David Bourget (Western Ontario)
David Chalmers (ANU, NYU)
Rafael De Clercq
Jack Alan Reynolds
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Oup Usa (2004)
The separation of biomedical and psychosocial approaches to mental illness has hampered both research and treatment because only a fully integrated view of life permits a person to develop wisdom and well-being. In this long-awaited work, psychiatrist Robert Cloninger argues that all persons have spontaneous needs for happiness, self-understanding, and love, and he describes a way toward achieving psychological coherence that satisfies these basic human needs. The novel synthesis that he provides is based on the latest findings and concepts in neuroscience, genetics, long-term biopsychosocial research, and complex networks, combined with a reliable, quantitative way of measuring human thought, social relationships, and creativity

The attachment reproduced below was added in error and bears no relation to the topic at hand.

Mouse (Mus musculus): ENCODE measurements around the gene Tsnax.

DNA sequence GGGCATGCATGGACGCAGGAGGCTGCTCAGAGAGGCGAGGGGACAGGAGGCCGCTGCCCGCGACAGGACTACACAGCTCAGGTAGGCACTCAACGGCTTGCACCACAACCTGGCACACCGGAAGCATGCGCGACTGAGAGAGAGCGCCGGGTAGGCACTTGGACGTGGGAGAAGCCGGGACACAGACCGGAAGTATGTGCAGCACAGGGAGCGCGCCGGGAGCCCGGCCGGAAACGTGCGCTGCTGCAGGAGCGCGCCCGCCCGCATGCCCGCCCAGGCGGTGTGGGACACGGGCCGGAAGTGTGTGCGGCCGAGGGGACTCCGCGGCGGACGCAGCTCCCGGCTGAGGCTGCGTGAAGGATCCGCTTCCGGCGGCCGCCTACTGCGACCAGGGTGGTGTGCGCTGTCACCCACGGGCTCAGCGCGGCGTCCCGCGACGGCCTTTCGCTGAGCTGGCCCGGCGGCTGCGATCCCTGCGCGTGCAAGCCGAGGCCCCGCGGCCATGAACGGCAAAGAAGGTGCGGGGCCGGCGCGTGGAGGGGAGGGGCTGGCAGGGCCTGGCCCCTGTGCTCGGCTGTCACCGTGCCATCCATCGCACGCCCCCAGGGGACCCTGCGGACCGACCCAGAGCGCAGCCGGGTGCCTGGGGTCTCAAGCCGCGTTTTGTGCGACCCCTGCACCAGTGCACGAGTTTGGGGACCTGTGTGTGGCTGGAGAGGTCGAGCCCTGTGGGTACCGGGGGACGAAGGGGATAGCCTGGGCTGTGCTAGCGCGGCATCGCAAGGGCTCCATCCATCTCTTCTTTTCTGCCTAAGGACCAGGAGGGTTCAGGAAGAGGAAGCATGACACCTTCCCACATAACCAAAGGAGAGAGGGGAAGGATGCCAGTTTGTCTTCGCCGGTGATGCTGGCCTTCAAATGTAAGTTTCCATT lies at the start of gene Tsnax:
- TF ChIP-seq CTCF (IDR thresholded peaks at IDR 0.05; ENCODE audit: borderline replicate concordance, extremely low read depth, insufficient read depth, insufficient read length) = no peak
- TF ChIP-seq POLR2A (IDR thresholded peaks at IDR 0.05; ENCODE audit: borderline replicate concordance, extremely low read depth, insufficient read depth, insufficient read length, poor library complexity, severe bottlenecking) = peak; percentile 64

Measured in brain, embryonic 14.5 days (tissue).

|Keywords||Health Psychiatry Psychophysiology Mind and body Consciousness Personality Philosophy of mind Happiness Love|
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|Buy the book||$23.67 used (48% off) $32.19 new (29% off) $40.45 direct from Amazon (11% off) Amazon page|
|ISBN(s)||9780195051377 0195051378 (alk. paper)|
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Citations of this work BETA
C. Robert Cloninger (2011). Person‐Centred Integrative Care. Journal of Evaluation in Clinical Practice 17 (2):371-372.
John L. Cox (2010). Medicine of the Person and Personalized Care: A Stitch in Time Saves Nine? Journal of Evaluation in Clinical Practice 16 (2):315-317.
Ihsan M. Salloum & Juan E. Mezzich (2011). Outlining the Bases of Person‐Centred Integrative Diagnosis. Journal of Evaluation in Clinical Practice 17 (2):354-356.
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